Wealth Effect – Asset Prices, Debt Burden, and Windfall Gains
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Wealth Effect – Asset Prices, Debt Burden, and Windfall Gains
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Rising Asset Prices – Positive Wealth Effect: raises consumer confidence, and real wealth increases: can sell equities, or borrow on the strength of their prices; re-mortgage houses.��

Debt Burden: e.g. early 1990s – many with properties worth less than outstanding mortgage.� So have to save harder to reduce debt burden.� (also depresses consumer confidence.)�

Windfall Gains: (1997: £35bn) mergers of building societies & their demutualisation.� (Eco theory tells us that an increase in consumer’s wealth unlikely to lead to a proportionate increase in consumption, with consumer spreading consumption over lifetime – so increase in consumption likely to be relatively small.) – But 1997: larger than expected (1 explanation: liquidity constraints: people unable to borrow on strength of future income – so spend it.)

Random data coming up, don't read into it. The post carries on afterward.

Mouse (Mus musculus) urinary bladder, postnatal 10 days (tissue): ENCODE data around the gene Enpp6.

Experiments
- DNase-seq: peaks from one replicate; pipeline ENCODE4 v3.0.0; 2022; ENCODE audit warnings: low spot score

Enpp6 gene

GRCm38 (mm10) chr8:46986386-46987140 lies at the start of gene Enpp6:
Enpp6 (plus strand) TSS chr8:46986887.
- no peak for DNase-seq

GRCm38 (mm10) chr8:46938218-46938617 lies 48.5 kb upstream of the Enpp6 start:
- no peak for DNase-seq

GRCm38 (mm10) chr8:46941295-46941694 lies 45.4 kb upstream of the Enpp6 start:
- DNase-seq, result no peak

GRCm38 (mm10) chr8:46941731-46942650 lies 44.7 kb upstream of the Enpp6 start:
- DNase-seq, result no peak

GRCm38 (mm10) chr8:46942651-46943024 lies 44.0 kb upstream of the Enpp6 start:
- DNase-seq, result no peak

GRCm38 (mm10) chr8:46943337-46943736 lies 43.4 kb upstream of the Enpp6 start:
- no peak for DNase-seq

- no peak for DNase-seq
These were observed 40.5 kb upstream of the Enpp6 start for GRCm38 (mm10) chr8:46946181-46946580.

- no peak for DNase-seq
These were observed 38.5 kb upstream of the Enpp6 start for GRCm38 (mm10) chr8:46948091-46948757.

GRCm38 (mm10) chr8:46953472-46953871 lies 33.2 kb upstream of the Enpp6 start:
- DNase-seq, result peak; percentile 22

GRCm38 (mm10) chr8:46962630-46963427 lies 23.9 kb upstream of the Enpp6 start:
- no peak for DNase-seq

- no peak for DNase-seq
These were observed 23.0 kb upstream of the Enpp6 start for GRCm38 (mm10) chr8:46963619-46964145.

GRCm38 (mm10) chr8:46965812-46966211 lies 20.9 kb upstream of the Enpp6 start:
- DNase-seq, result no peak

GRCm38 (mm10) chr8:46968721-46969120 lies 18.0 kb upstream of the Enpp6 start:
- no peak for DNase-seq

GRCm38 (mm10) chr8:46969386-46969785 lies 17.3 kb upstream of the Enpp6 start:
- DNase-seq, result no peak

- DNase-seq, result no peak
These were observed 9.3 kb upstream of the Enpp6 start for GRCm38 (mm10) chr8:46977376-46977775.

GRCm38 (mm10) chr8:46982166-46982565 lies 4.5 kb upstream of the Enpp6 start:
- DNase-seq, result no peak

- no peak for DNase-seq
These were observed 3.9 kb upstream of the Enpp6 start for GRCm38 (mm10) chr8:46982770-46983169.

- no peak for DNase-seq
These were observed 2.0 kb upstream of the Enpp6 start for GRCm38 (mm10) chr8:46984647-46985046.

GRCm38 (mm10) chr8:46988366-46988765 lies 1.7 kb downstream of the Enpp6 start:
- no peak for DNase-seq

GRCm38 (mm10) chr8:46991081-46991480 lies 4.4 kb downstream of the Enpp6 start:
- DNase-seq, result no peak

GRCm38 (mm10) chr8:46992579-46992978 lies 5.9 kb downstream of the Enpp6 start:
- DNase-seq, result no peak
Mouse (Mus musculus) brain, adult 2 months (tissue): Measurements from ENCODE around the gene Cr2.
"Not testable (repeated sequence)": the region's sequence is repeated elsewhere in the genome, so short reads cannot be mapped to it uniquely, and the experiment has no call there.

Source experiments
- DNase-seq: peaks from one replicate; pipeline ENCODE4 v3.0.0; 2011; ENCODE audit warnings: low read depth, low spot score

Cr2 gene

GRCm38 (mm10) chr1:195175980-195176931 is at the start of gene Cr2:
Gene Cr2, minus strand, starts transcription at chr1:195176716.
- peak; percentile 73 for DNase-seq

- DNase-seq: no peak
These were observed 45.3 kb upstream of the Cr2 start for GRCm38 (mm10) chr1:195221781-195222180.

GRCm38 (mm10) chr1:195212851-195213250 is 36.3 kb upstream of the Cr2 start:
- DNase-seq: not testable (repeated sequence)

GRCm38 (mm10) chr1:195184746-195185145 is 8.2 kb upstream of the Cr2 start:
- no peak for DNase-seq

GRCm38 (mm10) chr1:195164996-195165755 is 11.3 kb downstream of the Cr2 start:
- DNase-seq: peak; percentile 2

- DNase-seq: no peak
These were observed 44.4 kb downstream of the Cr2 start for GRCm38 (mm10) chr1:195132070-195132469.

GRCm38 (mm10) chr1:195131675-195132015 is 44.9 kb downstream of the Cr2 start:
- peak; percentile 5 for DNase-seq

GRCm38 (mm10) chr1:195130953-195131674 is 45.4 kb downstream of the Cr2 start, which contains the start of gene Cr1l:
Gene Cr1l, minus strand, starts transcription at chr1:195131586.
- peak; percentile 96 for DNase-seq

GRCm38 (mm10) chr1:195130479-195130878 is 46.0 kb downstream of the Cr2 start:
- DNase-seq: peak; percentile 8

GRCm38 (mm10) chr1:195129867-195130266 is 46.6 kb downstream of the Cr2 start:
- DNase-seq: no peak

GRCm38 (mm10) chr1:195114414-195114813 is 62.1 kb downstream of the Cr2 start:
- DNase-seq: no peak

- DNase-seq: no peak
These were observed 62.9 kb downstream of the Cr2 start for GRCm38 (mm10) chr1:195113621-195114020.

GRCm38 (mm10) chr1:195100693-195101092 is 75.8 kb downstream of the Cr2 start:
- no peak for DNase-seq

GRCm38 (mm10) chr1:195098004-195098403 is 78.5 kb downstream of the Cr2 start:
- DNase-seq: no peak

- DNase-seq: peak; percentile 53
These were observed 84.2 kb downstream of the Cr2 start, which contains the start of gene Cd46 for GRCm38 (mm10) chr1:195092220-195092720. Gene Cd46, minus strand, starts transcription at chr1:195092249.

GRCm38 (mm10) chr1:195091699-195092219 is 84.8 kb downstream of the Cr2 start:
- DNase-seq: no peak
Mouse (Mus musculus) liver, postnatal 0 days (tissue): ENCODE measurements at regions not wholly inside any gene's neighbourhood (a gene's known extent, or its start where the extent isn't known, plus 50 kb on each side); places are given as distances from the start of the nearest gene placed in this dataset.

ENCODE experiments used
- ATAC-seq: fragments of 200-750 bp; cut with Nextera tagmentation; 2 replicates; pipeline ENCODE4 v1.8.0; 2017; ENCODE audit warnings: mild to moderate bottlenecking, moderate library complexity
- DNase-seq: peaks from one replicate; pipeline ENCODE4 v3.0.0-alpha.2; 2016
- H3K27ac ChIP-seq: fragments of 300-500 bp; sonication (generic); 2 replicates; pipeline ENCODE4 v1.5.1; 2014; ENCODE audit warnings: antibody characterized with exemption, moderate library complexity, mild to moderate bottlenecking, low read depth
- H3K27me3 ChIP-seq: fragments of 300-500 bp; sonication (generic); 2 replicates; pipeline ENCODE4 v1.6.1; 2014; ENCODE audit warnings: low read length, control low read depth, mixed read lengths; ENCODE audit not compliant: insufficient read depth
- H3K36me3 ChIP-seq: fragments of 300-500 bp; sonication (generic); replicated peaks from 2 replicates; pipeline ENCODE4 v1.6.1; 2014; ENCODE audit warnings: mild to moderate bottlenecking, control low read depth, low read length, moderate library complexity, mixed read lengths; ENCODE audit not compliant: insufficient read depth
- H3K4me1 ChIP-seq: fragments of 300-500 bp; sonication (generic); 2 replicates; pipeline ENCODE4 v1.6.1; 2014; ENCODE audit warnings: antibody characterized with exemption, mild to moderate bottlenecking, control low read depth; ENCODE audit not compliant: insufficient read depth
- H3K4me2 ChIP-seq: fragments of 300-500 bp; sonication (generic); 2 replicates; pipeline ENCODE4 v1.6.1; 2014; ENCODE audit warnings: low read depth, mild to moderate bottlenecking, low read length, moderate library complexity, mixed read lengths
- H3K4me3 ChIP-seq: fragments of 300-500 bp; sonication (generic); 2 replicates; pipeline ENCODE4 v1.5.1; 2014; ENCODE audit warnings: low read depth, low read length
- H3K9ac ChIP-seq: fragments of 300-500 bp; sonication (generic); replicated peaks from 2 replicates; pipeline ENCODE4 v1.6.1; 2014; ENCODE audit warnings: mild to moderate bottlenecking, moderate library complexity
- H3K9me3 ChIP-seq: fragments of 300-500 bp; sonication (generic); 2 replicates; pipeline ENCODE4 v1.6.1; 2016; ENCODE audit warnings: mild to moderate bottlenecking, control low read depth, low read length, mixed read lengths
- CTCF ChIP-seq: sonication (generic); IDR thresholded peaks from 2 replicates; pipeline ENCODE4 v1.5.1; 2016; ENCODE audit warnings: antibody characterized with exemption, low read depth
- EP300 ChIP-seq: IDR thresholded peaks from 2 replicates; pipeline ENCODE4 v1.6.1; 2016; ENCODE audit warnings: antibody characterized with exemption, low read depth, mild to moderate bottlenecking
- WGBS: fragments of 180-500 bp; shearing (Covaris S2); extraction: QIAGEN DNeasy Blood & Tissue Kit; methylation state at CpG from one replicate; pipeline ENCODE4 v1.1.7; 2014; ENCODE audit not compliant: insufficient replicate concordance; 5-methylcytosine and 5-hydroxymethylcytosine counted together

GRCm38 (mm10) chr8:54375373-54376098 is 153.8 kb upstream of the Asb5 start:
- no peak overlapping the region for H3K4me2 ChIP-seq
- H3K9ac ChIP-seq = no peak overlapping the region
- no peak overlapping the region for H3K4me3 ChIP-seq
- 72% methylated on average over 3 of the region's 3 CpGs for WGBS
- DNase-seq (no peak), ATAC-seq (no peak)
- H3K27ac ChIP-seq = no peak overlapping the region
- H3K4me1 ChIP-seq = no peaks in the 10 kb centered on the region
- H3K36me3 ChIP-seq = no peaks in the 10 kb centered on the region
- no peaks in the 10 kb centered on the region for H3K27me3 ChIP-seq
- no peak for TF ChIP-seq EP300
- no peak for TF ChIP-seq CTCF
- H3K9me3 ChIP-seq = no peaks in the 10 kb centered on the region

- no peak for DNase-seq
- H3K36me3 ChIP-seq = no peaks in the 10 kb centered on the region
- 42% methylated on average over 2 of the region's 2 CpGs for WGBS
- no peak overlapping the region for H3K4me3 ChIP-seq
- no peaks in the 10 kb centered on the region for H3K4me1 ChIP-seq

Other Notes in this Category

  1. Access to credit / Financial Deregulation
  2. Consumption
  3. Consumption and Saving Exam Questions
  4. Determinants of Consumption
  5. Inflation
  6. Interest Rates and Monetary Policy
  7. Key Points
  8. Other Theories of the Consumption Function
  9. Problems with Consumption Functon
  10. Unemployment/Consumer Confidence/Uncertainty
  11. Wealth Effect – Asset Prices, Debt Burden, and Windfall Gains

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